Residents’ Corner

Disability Insurance: What Dermatology Residents Need to Know

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Disability insurance is an important purchase that dermatology residents will make prior to the completion of residency. This article elucidates commonly used disability insurance terms, common policy pitfalls to avoid, and tips on what type of policy is most advantageous to purchase.


 

References

Several older physicians have emphasized to me the importance of choosing an excellent disability insurance policy during residency. However, choosing the right policy can be a difficult task. The policy definitions are complicated, and there is a lot of fine print. To understand this confusing topic, start with answers to these 3 questions: What is my most valuable asset? When is the best point in my career to purchase disability insurance? What would I do if I were no longer able to perform the material and substantial duties of my occupation as a dermatologist?

A Resident’s Assets

In the world of disability insurance, your most valuable assets are your education and your ability to earn an income in the future.1,2 A resident’s ability to earn an income in the future reflects a massive investment of time, cost of education, and postponed accruement of wealth due to time spent in training. Any negative impact on your health (eg, back injury, vision loss, hand injury) can jeopardize these assets. Purchasing disability insurance while still in dermatology residency will protect this investment; it also will ensure that you obtain a policy while you are still healthy.1,2

Choosing a Policy

Disability insurance comes in 2 main forms: individual or group. Individual insurance may be slightly more expensive but may offer better coverage than group insurance. Group insurance often is offered through a large medical association such as the American Academy of Dermatology. Group insurance may be less expensive but often has more limits to coverage. A definite must-have in a disability insurance policy is one that has guaranteed renewal and is noncancellable.1-3

Interestingly, women are considered a higher risk for disability, and many insurance policies will charge a higher monthly rate for women than men because women are slightly more likely than men to develop a disability, and women are more likely to develop a disability that prevents them from being able to work.4 Some insurance companies do offer a unisex policy, which does not discriminate.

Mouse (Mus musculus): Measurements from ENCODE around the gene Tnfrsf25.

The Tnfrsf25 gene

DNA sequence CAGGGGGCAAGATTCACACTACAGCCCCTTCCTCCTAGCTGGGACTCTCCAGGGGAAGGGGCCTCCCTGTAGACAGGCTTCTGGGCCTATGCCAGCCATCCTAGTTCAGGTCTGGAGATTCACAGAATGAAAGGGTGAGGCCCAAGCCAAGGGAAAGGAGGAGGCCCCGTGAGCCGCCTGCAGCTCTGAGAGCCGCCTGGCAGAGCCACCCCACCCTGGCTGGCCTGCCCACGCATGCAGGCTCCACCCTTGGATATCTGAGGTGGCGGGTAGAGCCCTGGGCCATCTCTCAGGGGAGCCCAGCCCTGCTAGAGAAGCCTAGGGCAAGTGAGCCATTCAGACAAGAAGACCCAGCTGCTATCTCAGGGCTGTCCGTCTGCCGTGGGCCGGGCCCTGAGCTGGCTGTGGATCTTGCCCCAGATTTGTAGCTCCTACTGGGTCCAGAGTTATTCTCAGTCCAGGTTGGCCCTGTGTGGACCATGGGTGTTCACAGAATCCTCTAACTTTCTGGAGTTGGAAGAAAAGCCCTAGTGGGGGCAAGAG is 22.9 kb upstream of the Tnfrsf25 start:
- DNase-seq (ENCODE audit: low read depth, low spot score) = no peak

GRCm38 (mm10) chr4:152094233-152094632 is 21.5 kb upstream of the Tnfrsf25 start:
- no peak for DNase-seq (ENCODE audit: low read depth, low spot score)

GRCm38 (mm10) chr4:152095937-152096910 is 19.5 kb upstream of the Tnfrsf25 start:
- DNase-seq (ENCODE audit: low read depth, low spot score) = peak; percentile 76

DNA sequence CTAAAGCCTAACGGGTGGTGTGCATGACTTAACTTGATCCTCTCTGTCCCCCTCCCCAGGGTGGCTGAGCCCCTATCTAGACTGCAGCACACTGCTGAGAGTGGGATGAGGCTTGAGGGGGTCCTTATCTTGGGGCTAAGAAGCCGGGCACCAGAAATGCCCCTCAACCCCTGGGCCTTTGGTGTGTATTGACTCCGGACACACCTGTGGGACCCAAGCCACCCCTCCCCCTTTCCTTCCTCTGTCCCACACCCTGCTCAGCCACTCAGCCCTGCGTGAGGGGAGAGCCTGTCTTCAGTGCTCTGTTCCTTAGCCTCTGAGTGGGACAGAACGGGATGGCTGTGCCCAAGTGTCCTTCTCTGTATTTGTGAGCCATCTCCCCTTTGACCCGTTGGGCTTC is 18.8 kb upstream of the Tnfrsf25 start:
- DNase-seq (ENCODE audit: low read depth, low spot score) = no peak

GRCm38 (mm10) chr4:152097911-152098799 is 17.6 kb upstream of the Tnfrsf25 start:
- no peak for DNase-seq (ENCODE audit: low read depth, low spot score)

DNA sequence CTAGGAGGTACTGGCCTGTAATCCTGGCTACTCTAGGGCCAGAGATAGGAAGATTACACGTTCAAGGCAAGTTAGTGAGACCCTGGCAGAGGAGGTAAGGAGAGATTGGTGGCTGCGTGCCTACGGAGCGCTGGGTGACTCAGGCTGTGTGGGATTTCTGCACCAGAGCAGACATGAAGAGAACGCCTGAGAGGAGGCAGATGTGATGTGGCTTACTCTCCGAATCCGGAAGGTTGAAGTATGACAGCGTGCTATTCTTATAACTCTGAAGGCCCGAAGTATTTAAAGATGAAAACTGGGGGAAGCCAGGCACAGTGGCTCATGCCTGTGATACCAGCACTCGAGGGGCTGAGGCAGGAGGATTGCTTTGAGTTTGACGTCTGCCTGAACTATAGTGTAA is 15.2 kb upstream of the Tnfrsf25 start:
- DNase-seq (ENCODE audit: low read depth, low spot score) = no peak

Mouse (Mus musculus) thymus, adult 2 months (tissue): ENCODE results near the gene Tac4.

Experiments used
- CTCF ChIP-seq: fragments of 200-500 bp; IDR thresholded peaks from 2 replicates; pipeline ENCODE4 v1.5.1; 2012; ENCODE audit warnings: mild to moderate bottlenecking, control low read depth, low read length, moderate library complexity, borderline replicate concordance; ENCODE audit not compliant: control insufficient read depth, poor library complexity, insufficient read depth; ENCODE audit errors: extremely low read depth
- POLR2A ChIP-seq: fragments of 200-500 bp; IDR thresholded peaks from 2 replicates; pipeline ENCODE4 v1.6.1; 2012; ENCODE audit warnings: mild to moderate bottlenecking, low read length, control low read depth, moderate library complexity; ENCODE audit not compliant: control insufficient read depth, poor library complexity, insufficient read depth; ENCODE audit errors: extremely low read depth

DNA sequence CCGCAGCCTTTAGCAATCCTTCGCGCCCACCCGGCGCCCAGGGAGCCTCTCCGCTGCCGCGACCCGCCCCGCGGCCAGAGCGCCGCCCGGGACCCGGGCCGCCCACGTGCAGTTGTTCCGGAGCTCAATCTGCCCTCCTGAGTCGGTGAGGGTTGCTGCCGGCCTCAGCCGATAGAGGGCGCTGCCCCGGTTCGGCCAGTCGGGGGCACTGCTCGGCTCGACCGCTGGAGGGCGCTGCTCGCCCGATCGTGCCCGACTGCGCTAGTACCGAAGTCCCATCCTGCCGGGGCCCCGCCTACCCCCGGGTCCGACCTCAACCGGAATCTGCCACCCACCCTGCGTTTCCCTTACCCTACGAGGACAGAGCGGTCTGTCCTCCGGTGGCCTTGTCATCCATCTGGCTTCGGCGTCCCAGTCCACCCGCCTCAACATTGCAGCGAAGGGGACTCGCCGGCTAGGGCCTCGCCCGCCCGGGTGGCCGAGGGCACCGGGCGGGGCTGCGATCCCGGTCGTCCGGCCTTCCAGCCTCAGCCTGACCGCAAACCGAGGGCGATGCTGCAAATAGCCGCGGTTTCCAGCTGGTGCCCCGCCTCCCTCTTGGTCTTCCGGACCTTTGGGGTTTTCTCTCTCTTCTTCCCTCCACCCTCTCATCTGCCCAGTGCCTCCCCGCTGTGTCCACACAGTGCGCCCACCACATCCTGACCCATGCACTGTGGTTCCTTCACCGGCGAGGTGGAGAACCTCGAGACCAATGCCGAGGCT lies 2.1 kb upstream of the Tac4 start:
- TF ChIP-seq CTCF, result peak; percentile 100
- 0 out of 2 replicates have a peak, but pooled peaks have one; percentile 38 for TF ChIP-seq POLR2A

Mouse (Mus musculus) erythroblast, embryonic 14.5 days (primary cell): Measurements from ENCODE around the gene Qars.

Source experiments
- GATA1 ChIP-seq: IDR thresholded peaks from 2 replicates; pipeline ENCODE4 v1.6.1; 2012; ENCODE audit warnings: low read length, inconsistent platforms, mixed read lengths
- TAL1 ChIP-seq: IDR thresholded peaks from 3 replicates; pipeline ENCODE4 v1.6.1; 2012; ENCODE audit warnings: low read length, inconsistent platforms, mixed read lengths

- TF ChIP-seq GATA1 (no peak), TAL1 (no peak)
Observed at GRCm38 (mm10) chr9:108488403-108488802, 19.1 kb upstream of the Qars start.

When choosing a policy, you want to carefully read the vendor’s definition of disability. The best definition of the term disability is going to be one that includes phrases such as “unable to perform the material and substantial duties of your [own] occupation . . . even if you are gainfully employed in another occupation.”1-3,5,6 This definition of disability is the least restrictive and would allow you to receive full benefits even if you are able to work in another capacity or occupation.1-3,5,6 The benefit period of the policy also is something to choose carefully. It is recommended to choose a benefit period that extends to at least 65 years of age.1-3,5 It is important to remember that the devil is in the details; for example, some disability insurance policies with more restrictive definitions will not pay you benefits if you are working in another capacity (eg, a physician who develops an injury that prohibits working with patients and then chooses to work in another capacity).

Some policies will only pay benefits if you become totally disabled. Shy away from these more restrictive policies; instead, look for a policy that has a liberal definition of what constitutes disability and allows you the option to add in a future purchase option rider. It is important that your policy includes a future purchase option rider, which means that as your income increases you have the option to purchase an increase in your disability coverage.1-3,5 Look for a policy that allows you to be insured without penalizing you for preexisting conditions; during residency is one of the few times some policy vendors will do it, as they assume residents are generally young and healthy.1-3,5,7

Final Thoughts

When you choose your policy, read the details carefully. Finally, remember that other physicians in the community are available as resources; they can be a wealth of information on different policies. There are many websites available to read more on this topic. Often, your training institution will offer a disability policy for the duration of your residency. Many residents choose to purchase their postresidency policies while in their third or fourth year of training. Take the time to choose a good policy now; you will be glad you did.

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